I got a chance to do some more stream fishing yesterday. Wow, what a beautiful day to be out!! The weather was warm and calm, and the trees were amazing in all of their best finery. It was hard to believe that some of the leaves were that vivid. Some were such a bright florescent orange, I thought at first it was a group of hunters sitting together. I don't think I have seen them that shade of orange before. Strange and amazing! I took a few pictures but they really don't show what it was like in first person.
All of the planets must have been in alignment, because the fishing was good too.
I got to the creek at about 11:30 and since I already had an Adams on, I left on and fished with that until the poor fly gave up its last wisp of hackle. I was up exploring a different section that had a lot of beaver ponds and brush to beat through. The cutts seemed to be few and far between in this area, and I didn't see many young of the year in there. There is an unscreened irrigation diversion close to this area, that I think accounts for many of the moving fish and the young from above there. It makes it hard for fish recruitment.
Don't get me wrong. I am not against irrigation, I just think it should be done right for all of the resources.
I decided to move to a different section and try the fishing there. It was great! Lots of baby fish and plenty of other sizes, but it was still hard to sneak up on them in the clear shallow water, especially with a bright orange hunting vest on. At least with the leaves all colors, I blended into some of it. If I wasn’t cautious and moved too quick though, they spooked that run and two or three runs up.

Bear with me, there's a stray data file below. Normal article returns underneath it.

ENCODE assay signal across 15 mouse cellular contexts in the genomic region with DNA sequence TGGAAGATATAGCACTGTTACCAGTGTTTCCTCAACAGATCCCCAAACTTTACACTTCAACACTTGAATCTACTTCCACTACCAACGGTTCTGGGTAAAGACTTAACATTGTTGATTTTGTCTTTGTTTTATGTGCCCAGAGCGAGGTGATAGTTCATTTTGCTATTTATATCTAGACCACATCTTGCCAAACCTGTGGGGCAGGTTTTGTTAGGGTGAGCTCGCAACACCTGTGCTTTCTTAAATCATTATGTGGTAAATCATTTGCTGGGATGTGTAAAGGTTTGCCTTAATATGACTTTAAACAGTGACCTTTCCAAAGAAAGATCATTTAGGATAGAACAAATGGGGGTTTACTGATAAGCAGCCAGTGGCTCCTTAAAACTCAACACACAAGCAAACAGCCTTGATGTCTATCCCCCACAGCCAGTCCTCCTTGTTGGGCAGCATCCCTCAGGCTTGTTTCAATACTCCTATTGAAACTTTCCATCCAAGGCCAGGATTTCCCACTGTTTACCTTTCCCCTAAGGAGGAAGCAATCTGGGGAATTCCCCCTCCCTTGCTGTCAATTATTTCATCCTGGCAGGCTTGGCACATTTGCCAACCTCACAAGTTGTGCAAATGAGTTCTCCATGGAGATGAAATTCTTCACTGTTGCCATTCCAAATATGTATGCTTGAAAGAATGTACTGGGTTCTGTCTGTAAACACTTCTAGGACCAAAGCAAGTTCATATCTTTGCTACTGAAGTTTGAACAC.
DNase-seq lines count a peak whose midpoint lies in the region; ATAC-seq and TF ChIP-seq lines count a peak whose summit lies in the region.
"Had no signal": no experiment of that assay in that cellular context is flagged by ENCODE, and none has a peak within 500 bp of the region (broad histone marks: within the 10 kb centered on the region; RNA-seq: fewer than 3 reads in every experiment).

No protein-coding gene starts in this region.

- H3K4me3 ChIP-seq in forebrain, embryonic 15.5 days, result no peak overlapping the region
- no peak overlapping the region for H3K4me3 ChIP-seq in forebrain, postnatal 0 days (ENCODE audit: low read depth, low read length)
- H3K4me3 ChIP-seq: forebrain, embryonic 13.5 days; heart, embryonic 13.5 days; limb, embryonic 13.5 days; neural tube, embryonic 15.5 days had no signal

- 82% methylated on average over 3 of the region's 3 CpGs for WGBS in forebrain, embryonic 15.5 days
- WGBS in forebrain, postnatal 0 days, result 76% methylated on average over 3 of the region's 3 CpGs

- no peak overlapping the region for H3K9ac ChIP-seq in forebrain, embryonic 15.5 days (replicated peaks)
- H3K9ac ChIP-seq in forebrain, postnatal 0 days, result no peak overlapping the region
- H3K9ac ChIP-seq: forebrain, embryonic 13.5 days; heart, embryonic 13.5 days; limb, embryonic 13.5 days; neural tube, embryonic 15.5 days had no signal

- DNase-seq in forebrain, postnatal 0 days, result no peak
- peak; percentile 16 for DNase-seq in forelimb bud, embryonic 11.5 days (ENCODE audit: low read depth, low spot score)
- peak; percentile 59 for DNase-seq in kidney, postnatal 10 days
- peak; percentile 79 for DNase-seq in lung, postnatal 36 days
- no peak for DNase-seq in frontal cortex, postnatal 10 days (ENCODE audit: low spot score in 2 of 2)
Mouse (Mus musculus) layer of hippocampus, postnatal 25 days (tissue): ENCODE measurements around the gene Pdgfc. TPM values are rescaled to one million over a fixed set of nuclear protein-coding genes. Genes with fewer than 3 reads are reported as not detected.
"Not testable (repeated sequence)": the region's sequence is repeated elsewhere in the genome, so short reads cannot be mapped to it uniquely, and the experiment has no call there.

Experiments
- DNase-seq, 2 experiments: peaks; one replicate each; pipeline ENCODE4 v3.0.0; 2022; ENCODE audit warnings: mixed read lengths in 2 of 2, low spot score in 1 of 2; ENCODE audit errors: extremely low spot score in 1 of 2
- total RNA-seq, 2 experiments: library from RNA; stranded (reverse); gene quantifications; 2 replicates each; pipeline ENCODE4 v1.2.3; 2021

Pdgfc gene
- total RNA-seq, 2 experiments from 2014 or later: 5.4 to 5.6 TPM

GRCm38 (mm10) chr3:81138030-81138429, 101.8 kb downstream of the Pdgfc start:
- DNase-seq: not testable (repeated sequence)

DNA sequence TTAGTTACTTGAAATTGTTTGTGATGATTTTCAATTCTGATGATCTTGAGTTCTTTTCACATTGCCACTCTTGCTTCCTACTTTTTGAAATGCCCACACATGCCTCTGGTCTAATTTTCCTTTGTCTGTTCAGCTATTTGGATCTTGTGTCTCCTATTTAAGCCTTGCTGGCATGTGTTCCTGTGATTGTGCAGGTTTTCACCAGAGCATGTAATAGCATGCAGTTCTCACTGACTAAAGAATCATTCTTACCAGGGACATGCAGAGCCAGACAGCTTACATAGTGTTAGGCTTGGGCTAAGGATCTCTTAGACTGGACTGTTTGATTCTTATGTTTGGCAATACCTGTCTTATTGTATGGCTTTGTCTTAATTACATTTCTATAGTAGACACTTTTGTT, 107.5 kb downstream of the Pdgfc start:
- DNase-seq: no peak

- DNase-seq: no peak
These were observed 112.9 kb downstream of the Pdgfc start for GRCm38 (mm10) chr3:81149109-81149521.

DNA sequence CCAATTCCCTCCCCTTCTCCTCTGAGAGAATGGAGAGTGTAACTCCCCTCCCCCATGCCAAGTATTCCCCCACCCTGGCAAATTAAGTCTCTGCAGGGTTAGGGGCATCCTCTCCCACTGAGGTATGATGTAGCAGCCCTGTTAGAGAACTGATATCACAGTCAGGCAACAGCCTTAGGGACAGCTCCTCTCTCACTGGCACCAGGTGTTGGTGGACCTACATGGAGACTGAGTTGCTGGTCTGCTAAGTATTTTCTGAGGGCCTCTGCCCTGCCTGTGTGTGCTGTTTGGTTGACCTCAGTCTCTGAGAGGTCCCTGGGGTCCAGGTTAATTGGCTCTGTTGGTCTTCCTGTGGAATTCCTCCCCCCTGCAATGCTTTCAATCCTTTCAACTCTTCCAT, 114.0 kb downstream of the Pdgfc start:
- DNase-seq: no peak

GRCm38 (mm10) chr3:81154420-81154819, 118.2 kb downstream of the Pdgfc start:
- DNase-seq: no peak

There were still lots of hoppers around so I finished the next hour or two with hoppers and caddis flies. Some of the fish made some historic dashes out from under willow roots and just smashed my fly. It is a good thing they hooked themselves, because I was so startled that I would have pulled the fly away if I'd had time. Unfortunately many of them made another mad dash back under the willow roots and I never got another look at them.
I even had one where it straightened the hook on a small caddis fly I was using. Must have been a bad hook, but......I like to think it was a HUGE fish!
Most of the fish I caught were 8 to 12 inches, but most of my pictures are of the 15-18 inchers. I love looking at the different markings and spot patterns on cutthroats. They are such a great fish for small streams like this!
I did have a net with me on this trip, which is an amazing accomplishment for my memory!
I like this measure net. It is heavier and larger than my usual stream net, but it does make it easier to land the fish. The real problem with carrying a net on small brushy streams is.....well the brush. I had to use a cord to tie it behind me so it would stay. Then it was harder to get free when I needed it. Does anyone have an easier way to tote one?
Anyway, back to the fish.... Sorry there are waterspots on some of the pictures. Some of the fish objected to having their picture taken, and I didn't notice the splash on the lens to wipe it off.